Dun & Bradstreet offers a number of products, among them the frequently requested business information reports (BIRs) on individual business entities. Another product is the Family Tree Finder, which searches for corporate structures and affiliates. To see a list of products, go to the home page and select Your Country of Origin from the pull-down menu. If you select United States, you will be taken to the home page for the United States. Then click on Products on the top of the screen. This takes you to a general description of products. Click on the words Click Here towards the bottom of this screen to – finally – be taken to a list of products, with links to descriptions. There are too many steps here, but once you get to them, the descriptions are clear and informative.
Business information reports (BIRs) give lots of information: company snapshot; D&B rating; financials; special events; company trends and strengths; payment summary’ notices of UCC filings, bankruptcies, lawsuits, and liens and judgments; company history; information on principals; number of employees; and description of facilities.
Products can be paid for by credit card. For high-volume users, different subscription plans that offer discounts are available. A single business information report on a U.S. company that is paid by credit card costs $95. Each product has a different price and prices for information on foreign companies also vary by country or global region. To see the pricing for U.S. company products, go to www.dnbsearch.com/pricing1.htm. To determine the price for a report on a foreign company, go to www.dnbsearch.com and click on International Business/Credit reports. Then click on FAQ and on the question, “What is the cost of this Report?”. (Again, too many steps for an otherwise well-designed site).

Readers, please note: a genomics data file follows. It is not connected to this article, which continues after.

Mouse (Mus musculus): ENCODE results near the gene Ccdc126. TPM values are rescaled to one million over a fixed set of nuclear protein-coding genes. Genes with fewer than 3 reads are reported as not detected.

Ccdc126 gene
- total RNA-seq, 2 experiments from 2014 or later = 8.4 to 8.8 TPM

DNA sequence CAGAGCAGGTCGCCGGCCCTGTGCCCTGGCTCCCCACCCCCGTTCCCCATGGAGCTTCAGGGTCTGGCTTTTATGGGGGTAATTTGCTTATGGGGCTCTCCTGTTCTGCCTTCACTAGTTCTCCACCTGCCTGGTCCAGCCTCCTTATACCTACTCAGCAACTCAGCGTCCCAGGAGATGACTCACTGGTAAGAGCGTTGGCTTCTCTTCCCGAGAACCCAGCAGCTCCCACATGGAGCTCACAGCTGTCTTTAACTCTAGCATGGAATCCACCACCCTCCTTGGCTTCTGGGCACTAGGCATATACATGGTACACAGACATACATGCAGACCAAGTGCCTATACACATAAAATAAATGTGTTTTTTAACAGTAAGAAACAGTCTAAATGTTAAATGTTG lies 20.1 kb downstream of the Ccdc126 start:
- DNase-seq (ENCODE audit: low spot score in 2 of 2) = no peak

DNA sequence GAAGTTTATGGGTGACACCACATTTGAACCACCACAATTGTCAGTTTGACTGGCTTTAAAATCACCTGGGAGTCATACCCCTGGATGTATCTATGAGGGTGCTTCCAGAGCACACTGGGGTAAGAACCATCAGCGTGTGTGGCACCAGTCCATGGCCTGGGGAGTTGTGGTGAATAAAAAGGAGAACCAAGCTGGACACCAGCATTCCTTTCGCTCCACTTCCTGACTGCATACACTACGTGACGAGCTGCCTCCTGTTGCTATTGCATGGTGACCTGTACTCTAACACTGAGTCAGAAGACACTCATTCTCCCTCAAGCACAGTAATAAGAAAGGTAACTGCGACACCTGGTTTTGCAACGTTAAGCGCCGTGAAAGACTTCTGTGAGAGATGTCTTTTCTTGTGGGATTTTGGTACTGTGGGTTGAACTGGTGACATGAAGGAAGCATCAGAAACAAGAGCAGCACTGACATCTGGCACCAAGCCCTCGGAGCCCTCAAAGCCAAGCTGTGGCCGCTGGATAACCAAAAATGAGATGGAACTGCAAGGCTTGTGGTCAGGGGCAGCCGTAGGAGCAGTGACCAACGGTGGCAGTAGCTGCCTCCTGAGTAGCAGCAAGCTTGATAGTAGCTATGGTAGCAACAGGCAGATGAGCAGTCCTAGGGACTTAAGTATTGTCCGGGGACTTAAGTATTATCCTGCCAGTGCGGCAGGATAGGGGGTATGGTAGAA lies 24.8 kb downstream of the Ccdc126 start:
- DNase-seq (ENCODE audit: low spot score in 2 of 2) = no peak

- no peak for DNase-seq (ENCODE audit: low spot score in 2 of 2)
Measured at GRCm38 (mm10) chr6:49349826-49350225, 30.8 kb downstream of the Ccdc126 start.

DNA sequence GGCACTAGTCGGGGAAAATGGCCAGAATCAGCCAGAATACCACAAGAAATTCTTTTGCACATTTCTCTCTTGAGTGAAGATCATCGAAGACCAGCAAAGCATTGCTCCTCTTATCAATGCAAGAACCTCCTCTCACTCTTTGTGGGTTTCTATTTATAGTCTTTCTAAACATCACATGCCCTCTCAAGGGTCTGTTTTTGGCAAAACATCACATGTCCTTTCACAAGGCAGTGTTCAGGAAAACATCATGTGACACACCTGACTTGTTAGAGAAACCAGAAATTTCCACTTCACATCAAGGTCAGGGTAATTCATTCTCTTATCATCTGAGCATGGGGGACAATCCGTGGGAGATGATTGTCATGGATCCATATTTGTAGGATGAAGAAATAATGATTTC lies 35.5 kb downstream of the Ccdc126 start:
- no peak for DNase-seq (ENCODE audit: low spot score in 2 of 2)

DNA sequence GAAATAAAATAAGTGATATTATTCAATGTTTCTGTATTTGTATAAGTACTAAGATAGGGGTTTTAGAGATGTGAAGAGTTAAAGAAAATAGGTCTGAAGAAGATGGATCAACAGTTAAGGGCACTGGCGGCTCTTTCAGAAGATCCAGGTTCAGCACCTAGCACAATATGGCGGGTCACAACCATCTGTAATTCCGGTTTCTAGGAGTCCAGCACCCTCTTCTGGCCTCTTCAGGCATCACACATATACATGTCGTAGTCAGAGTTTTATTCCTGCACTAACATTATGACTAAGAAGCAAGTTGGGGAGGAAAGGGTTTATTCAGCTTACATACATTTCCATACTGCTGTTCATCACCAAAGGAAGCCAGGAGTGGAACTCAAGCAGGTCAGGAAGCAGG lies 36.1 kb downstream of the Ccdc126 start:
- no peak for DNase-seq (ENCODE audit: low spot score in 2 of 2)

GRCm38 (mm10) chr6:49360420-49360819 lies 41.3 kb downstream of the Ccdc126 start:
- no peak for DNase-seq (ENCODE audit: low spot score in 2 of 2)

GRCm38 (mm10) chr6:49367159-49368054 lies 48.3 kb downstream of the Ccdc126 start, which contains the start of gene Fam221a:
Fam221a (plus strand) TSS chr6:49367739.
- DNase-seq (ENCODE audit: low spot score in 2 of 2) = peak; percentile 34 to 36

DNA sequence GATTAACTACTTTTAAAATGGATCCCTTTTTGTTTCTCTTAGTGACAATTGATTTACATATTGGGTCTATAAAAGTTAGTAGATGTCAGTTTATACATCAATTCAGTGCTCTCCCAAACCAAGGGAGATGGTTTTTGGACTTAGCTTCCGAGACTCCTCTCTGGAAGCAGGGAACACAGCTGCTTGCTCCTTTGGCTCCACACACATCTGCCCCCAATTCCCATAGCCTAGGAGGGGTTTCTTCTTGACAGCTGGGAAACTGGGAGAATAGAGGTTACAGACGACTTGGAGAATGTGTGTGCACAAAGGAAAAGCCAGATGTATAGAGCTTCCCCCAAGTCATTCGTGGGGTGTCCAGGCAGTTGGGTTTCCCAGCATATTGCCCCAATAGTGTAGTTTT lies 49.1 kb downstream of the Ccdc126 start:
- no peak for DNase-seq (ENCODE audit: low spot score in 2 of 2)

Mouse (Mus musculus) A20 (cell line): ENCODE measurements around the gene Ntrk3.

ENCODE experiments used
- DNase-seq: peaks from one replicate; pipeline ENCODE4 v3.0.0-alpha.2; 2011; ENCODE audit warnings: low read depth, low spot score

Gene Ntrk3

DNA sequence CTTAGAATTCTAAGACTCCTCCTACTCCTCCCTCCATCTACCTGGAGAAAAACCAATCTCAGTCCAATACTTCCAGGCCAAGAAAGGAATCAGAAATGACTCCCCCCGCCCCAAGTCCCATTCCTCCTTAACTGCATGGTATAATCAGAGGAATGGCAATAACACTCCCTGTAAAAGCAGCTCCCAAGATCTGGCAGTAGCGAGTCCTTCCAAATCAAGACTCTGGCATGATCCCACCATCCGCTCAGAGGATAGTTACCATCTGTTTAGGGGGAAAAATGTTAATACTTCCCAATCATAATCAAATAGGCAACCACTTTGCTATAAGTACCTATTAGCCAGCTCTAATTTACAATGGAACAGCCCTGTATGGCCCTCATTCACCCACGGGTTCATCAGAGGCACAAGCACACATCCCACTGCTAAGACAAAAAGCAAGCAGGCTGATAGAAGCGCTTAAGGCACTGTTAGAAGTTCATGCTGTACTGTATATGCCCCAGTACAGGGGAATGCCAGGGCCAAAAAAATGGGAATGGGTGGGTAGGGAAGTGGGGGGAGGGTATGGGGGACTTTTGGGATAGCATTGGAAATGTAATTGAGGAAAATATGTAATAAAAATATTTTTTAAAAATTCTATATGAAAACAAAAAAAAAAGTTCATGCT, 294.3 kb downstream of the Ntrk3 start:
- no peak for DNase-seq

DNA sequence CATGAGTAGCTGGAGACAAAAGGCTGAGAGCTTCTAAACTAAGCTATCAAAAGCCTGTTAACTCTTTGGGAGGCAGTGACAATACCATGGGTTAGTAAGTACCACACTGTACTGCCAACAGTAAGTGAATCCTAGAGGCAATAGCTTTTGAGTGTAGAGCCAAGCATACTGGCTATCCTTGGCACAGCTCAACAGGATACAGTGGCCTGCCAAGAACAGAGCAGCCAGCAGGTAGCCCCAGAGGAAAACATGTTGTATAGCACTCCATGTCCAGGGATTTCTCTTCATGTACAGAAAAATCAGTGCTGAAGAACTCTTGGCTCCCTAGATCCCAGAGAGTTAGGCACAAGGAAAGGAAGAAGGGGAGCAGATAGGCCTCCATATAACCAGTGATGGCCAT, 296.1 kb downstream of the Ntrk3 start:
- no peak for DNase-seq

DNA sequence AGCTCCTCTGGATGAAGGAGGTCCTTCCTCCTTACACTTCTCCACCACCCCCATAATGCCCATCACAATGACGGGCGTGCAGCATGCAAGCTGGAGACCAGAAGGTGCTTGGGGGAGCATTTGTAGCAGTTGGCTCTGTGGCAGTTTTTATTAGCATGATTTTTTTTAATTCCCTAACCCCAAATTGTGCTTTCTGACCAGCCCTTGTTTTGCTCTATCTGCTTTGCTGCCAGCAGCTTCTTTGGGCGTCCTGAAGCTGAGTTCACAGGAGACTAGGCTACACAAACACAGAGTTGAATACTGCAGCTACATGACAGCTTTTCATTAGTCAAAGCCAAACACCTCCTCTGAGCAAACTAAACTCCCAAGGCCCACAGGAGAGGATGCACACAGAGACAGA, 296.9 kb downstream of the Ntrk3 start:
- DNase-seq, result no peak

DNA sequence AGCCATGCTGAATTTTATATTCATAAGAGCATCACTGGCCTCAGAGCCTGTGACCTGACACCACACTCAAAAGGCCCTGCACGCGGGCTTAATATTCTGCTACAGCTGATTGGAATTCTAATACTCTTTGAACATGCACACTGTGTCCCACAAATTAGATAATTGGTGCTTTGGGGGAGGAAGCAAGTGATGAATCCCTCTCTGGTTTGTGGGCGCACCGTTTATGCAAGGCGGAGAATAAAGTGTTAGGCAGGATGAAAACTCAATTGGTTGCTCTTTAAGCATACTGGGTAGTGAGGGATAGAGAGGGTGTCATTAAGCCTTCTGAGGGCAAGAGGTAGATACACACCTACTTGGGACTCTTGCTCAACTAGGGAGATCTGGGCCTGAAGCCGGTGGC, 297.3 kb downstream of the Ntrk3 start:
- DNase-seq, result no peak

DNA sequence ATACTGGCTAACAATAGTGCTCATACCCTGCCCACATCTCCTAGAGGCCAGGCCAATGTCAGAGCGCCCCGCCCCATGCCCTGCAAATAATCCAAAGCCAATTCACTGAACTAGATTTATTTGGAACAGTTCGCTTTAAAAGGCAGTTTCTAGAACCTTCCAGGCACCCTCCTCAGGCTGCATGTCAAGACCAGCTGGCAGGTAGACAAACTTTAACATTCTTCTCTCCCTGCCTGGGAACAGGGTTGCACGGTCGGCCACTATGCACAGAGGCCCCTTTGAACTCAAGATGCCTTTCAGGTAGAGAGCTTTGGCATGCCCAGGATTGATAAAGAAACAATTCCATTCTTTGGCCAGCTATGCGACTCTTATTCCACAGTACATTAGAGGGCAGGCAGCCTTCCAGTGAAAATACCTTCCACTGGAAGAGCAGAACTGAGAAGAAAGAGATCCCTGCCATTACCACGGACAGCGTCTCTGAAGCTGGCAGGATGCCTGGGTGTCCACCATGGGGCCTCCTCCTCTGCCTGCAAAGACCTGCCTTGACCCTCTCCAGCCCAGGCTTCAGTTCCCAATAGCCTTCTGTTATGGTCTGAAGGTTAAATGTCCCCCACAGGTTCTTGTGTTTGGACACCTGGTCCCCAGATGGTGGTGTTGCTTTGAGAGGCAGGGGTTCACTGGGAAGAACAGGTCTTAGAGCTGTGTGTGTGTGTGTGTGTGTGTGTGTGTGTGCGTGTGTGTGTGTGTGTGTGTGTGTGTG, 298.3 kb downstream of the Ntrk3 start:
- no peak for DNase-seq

The Dun & Bradstreet databases are also available through gateways on other services, such as Dialog, Lexis and Westlaw. I am a big fan of Dun & Bradstreet.
- Hoover’s Online
- I often turn to Hoover’s first when I am starting a company search. Its company capsules are free and contain basic information such as location, description, and brief financials plus links to the company web site, to information on key people, to news and press releases, to subsidiaries covered by Hoover’s, and even to a list of federal litigation (supplied by CourtLink). More in-depth information is found in the company profile (if one exists); this is available only to subscribers and provides a succinct but comprehensive and readable company history, more detailed financials (including historical data), information on more key people, and a more complete list of subsidiaries and locations. Contact Hoover’s for pricing information.
For a company search, click on Companies and Industries on the top or select Company from the pull-down menu near the search box. Enter a company name; Hoover’s will search for it and names that sound like it. An advanced search screen is available to subscribers and allows searching by area code, location, company type, industry, sales, and number of employees. Or you can click on Companies and Industries and then on Companies on the left sidebar to be taken to a list of all the companies Hoover’s covers, as well as to a list of public companies and a list of private companies.
You can also use the pull-down menu to search and retrieve recent SEC filings. (Hoover’s has recently agreed to buy a minority stake in 10K Wizard.) Searching produces a list of filings with links. It appears that you can view and print the entire document or just sections. Hoover’s gives you a printer-friendly format and a separate list of attachments. Additional searching options include searching the entire site, searching by ticker symbol, and searching just for people, news, or IPOs, among others.